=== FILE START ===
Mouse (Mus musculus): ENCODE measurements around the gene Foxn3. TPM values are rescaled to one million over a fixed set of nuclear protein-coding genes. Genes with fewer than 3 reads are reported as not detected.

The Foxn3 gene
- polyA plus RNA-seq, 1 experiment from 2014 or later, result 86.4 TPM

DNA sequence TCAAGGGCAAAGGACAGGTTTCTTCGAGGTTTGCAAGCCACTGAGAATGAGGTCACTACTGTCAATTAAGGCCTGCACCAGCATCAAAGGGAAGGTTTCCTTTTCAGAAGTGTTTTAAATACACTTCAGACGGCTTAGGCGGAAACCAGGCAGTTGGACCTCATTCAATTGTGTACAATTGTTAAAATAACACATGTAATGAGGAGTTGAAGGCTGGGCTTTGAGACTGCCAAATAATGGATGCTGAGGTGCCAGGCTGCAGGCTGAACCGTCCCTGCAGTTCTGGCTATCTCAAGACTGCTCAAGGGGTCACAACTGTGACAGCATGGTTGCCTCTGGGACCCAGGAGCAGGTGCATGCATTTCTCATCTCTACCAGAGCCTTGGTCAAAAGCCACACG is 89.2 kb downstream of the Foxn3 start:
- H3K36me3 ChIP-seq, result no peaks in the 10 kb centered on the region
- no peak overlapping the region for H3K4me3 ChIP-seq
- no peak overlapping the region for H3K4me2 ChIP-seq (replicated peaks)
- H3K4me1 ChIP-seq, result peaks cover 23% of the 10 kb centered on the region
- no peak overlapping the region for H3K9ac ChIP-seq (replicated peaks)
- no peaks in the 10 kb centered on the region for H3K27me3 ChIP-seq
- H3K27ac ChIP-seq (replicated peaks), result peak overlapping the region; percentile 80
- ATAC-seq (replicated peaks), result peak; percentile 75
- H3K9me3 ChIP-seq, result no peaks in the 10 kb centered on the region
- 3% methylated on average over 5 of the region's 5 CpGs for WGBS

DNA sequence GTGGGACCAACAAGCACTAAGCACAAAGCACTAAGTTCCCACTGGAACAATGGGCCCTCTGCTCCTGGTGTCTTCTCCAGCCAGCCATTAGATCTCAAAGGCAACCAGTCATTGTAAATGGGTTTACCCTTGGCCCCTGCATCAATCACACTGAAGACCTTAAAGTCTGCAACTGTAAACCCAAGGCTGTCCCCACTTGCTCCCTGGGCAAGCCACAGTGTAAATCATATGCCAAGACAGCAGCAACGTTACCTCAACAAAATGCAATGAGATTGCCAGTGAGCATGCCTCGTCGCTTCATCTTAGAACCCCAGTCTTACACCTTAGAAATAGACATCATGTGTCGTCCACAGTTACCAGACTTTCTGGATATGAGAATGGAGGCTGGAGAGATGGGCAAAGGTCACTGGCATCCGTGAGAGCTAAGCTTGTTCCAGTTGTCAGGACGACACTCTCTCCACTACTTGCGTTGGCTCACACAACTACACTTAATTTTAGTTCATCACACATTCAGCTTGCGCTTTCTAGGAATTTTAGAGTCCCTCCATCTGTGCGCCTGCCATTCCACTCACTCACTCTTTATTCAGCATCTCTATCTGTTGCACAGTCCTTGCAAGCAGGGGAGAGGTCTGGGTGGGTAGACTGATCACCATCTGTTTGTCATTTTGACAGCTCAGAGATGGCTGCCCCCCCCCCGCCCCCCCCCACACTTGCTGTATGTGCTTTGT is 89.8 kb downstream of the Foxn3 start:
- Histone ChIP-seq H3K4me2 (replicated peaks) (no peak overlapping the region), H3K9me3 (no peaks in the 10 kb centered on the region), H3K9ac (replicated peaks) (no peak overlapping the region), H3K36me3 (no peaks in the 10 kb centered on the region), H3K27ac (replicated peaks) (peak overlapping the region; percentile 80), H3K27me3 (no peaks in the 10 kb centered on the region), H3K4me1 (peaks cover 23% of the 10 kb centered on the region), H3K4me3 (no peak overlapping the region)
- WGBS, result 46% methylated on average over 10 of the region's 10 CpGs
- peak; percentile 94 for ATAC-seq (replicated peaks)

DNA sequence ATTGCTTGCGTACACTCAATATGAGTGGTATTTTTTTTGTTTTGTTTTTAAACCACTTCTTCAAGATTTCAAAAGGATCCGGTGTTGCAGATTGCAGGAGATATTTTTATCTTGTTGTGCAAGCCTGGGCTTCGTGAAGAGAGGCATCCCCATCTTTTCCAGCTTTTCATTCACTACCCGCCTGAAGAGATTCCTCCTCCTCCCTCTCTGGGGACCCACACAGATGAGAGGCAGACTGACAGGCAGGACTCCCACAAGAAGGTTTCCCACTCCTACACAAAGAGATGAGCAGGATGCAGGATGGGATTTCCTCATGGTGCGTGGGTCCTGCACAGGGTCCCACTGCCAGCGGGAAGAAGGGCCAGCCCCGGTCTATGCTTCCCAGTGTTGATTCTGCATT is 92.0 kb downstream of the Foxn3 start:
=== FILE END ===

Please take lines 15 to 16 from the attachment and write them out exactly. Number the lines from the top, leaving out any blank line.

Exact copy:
DNA sequence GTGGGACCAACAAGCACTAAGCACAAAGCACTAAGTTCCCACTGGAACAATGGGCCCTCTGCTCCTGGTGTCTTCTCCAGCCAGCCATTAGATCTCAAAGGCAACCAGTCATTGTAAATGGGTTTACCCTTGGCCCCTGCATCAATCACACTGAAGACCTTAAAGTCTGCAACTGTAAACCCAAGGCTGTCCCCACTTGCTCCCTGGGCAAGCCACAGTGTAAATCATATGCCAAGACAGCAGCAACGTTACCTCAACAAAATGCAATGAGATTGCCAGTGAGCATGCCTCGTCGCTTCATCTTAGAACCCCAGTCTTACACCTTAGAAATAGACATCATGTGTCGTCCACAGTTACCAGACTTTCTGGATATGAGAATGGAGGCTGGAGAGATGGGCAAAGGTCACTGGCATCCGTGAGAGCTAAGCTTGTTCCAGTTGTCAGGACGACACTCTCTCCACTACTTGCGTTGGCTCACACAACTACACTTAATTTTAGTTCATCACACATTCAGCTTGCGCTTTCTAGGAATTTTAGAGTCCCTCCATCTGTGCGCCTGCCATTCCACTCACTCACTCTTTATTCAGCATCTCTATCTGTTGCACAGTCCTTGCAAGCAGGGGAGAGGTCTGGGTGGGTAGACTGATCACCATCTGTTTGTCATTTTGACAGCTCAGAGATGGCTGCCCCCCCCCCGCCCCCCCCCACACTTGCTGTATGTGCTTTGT is 89.8 kb downstream of the Foxn3 start:
- Histone ChIP-seq H3K4me2 (replicated peaks) (no peak overlapping the region), H3K9me3 (no peaks in the 10 kb centered on the region), H3K9ac (replicated peaks) (no peak overlapping the region), H3K36me3 (no peaks in the 10 kb centered on the region), H3K27ac (replicated peaks) (peak overlapping the region; percentile 80), H3K27me3 (no peaks in the 10 kb centered on the region), H3K4me1 (peaks cover 23% of the 10 kb centered on the region), H3K4me3 (no peak overlapping the region)